It makes sense. God Himself is a risk taker. What bigger risk could He have possibly taken than to create beings with free wills? Unless it was the risk of offering salvation to those same people. Either way, an incalculable risk was involved.
He went on to say that our job is still to overcome. To the seven churches in Revelation God clearly stated the rewards to those who overcome.
To the church of Ephesus, the loveless church, He says, "To him who overcomes I will give to eat from the tree of life which is in the midst of the Paradise of God." (Rev.2:7)
To the church of Smyrna, the persecuted church, He says, "He who overcomes will not be hurt by the second death." (7:11b)
To Pergamos, the compromising church, He says, "To him who overcomes I will give some of the hidden manna to eat. And I will give him a white stone, and on the stone a new name written which no one knows except him who receives it." (2:17)
To the corrupt church in Thyatira, He says, "And he who overcomes, and keeps My works until the end, to him I will give power over the nations." (2:26)
To Sardis, the dead church, He says, "He who overcomes shall be clothed in white garments, and I will not blot out his name from the Book of Life; but I will confess his name before My Father and before His angels." (3:5)
To the faithful church in Philadelphia, "He who overcomes, I will make him a pillar in the temple of My God, and he shall go out no more. I will write on him the name of My God and the name of the city of My God, the New Jerusalem, which comes down out of heaven from My God. And I will write on him My new name." (3:12)
And lastly, to the lukewarm church of Laodicea, He says, "To him who overcomes I will grant to sit with Me on My throne, as I also overcame and sat down with My Father on His throne." (3:21)

At the dawn of creation, God brought everything into existence and told the crowning glory of that creation to overcome and conquer the created world. The fall hasn't changed that. We are still compelled to overcome and subdue things.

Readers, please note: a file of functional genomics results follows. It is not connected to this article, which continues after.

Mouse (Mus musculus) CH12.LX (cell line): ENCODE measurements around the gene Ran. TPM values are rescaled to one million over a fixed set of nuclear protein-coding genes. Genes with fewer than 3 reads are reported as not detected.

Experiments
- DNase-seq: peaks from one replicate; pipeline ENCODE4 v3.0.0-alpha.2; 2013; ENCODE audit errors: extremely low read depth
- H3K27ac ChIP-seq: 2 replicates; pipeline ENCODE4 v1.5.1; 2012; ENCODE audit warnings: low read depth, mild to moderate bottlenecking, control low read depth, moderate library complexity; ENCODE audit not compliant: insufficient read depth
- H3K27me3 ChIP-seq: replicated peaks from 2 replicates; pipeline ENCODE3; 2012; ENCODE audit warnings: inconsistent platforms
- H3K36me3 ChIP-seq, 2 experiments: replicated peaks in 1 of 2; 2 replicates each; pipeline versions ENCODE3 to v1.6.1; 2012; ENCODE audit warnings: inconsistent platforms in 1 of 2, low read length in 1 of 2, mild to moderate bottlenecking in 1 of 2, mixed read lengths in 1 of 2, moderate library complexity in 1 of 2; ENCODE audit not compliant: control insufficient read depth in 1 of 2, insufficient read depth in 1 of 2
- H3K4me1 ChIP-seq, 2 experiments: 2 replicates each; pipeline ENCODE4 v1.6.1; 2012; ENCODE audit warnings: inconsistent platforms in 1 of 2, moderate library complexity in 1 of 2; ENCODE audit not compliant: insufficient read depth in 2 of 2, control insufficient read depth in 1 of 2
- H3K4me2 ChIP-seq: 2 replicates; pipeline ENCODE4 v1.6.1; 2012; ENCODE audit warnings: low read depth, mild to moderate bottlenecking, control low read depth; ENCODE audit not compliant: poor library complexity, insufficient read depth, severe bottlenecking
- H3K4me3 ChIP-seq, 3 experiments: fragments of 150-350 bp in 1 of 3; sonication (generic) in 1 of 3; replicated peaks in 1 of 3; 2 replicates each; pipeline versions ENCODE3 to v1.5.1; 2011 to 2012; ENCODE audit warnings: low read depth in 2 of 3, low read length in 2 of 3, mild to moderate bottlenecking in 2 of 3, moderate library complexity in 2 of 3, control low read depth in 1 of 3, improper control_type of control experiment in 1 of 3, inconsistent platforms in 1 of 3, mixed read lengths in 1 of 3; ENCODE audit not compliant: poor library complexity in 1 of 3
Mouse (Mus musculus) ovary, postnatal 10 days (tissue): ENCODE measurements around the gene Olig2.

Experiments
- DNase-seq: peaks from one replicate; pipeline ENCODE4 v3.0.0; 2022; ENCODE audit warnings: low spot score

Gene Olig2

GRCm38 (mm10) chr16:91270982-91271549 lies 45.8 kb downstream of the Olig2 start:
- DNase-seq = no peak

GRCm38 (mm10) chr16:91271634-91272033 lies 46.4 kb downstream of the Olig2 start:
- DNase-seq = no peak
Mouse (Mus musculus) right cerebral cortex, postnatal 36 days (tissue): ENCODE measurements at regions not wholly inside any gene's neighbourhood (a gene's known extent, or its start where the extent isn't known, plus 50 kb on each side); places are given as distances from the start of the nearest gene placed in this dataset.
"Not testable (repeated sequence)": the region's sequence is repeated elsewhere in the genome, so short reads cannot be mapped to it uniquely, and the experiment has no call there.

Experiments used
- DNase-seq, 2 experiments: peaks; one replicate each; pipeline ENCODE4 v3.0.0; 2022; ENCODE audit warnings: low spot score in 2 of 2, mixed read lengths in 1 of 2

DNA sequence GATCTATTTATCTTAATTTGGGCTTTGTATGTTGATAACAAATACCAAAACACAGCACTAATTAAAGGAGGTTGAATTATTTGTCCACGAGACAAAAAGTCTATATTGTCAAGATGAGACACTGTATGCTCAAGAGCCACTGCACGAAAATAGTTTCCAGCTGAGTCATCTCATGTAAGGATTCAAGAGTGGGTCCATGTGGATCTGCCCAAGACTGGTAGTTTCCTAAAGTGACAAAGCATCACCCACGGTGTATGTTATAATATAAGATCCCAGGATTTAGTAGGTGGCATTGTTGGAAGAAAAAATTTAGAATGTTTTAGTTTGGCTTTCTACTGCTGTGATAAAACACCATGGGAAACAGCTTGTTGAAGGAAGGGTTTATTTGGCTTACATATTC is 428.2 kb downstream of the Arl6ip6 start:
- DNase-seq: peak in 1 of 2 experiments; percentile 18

But after the fall, the picture changes. Now we are to overcome sin through the power of the Spirit. We are to conquer the deeds of the flesh the same way. We are to remain faithful to the One whose Spirit indwells us. We are to overcome the works of the evil one by the power of God and pray that, "His Kingdom come, His will be done, on earth as it is in heaven."
This life is only a training ground for the next. I've said it a million times, but it needs to be said a million more.
"Eye has not seen and ear has not heard, and which have not entered into the heart of man, all that God has prepared for those who love Him." (1 Cor. 2:9)
We can't even conceive of all that God has in mind for us to do in the life to come. But much of it will be determined by how well we allow Him to prepare us for the next life in this one.
It reframes everything. Suffering, disappointment, trials. Our attitude as we navigate this life, our utter dependence on Him to meet every single need, our treatment of His body, the hope that keeps on looking unto Jesus, these are the things that will determine the responsibility God entrusts to us in eternity.

1 comment:

Anonymous said...

It's me again...
I'm so glad you continue to blog...
I appreciate your sense of humor so much! You had me chuckling quite a bit at the beginning... I can just picture it! ha! ha! Why is that? you ask? Nevermind :-)
Anyway... WOW again... good points to ponder.
Thanks again!